CINEMA: Frank Blank

FRANK (2014, directed by Lenny Abrahamson, 95 minutes, UK/Ireland)

BY DAN BUSKIRK FILM CRITIC My whimsy alert was on hair trigger at the start of this indie rock flick about the adventures of a band led by the paper-mâché-head-wearing title character. Was this story of a rising and falling band really going to try to sell me on the child-like wonders of painted smiles and singing a simple tune? The opening of this music-driven little film hits exactly that mindlessly carefree note but it is a great pleasure when Frank dares to takes its oddball situation seriously and heads for darker comic ground.

Domhnall Gleeson (Brendon Gleeson’s son and Bill Weasley from the Harry Potter films) is the narrator Jon, presented as a keyboardist and uninspired songwriter in the film’s opening. When the band with the unpronounceable name “Soronprfbs” swings into his small U.K. town needing a keyboardist, Jon gets sucked into their orbit. Without hesitation Jon ditches his life to join the band on a promised musical odyssey, one that takes them across borders and seas and ultimately to a stage at Austin’s South By Southwest festival, where surely stardom awaits. Things grow progressively weirder as the band’s journey goes on, and not just because Frank is never — EVER —  seen without his giant fake head. Decorated like a cartoon from the 1930s, the head has a giant painted grin so happy you just know it’s masking a terrible sadness beneath.

The script is co-written by Jon Ronson (The Men Who Stare at Goats) who actually spent time in the band of Chris Sievey, a British comic performance artist who performed in a fake head under the name Frank Sidebottom. The film’s story is only loosely connected to this real performer but Ronson definitely catches the egos and interpersonal dynamics that surface in rock bands. The music by Stephen Rennicks is spot-on too, giving a bit of Flaming Lips-style madness to their sound (real drummer Carla Azar of Jack Black’s band lends some authenticity as well).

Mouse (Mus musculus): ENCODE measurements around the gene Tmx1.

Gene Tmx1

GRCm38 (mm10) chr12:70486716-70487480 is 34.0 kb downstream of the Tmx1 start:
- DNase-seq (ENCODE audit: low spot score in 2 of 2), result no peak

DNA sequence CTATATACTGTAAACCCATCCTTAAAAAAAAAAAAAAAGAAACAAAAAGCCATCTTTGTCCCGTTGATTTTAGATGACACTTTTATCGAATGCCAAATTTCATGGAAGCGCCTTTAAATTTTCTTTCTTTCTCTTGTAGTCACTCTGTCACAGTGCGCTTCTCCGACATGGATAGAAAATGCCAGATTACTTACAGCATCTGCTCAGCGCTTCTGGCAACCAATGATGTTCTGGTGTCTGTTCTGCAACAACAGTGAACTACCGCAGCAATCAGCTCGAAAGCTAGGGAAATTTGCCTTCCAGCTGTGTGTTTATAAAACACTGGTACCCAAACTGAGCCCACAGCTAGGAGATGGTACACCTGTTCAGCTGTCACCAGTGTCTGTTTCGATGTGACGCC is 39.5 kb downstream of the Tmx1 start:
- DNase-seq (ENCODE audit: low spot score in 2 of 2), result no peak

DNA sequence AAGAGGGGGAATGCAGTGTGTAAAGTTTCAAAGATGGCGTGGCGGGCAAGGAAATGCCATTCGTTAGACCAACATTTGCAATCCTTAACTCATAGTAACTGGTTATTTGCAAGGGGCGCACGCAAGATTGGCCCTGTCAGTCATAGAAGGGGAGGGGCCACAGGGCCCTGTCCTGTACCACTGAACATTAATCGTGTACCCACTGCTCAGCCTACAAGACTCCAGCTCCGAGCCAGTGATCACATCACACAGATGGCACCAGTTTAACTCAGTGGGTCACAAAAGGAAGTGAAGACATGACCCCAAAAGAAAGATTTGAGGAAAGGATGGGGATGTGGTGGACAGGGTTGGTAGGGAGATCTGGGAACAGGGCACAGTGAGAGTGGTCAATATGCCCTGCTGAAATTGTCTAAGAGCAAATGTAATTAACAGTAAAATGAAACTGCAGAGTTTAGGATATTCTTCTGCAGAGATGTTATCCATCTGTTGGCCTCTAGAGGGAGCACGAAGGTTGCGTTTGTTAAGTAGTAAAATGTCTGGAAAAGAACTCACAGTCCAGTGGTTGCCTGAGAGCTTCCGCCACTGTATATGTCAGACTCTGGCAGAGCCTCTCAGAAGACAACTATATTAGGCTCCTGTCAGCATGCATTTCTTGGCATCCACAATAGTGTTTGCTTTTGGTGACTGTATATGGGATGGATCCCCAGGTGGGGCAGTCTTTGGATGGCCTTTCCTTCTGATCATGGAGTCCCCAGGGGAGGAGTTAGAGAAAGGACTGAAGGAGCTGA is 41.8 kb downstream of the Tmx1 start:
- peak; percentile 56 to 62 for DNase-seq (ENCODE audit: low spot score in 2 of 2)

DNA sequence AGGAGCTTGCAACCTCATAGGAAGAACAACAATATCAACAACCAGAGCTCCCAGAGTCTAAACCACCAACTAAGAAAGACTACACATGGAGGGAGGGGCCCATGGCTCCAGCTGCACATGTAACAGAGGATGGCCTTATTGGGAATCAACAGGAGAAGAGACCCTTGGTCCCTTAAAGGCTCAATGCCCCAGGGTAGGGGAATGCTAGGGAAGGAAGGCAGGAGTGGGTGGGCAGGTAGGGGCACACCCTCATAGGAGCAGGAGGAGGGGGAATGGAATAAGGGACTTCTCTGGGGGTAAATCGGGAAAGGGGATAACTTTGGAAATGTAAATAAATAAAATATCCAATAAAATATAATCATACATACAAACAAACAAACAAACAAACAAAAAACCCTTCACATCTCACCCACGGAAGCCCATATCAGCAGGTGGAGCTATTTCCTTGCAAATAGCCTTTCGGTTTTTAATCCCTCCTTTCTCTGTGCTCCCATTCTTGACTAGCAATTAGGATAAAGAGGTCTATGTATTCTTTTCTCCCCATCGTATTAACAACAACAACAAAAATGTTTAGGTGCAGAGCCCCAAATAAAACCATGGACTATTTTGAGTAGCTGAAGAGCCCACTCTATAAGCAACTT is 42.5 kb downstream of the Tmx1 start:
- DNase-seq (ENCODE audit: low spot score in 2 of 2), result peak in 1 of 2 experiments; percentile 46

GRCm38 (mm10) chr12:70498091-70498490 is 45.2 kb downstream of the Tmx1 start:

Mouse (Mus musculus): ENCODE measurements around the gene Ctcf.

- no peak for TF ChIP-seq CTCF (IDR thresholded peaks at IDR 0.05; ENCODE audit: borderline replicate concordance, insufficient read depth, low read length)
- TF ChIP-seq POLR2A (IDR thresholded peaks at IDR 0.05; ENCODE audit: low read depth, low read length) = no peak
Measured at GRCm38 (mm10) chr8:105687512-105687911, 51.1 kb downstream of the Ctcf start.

Maggie Gyllenhaal is a tornado of attitude as the sullen theremin player Clara, who foments suspicion that Jon is responsible for a negative influence building in the band. An empathetic reading of her character is that she is protective of the fragile Frank, whose personal state is obviously hard-to-read but then again maybe she is just up to her own selfish manipulation. Clara may not be hiding behind a giant paper-mâché head but her feelings and motivations are nearly as unreadable as Frank’s.

The character of the dopey Irishman Jon sits at the middle of this story and most the time he is a little baffled about what is going on in the band’s cloistered, claustrophobic world. Working in rural isolation on their long-gestating masterpiece debut recording, Jon’s character makes for a frustrating ambassador. Self-conscious and kind of square, Jon’s role in the band seems fairly unimportant but there is more here than first meets the eye. Jon’s square ambitions for the band rankle Clara and as the story saunters forward and Jon’s goals begin to seem more naively benevolent than first apparent. It can be artistically thrilling to work with the off-kilter Frank but their frontman’s imbalances may be more precarious then Jon imagines.

It is no secret that white-hot British actor Michael Fassbender is the guy inside of Frank’s head. He achieves a shockingly complete performance given the obstacles with which he is (literally) faced. Battered, bruised and a little nuts? That’s what the film’s whimsical side might say but the film’s unexpected serious side refuses to take mental illness lightly. Ultimately it is unclear whether Frank the musician will make the musical masterpiece that might be inside of him but the film Frank sustains a mix of cutesy and pathos that is modestly ingenious in its own right.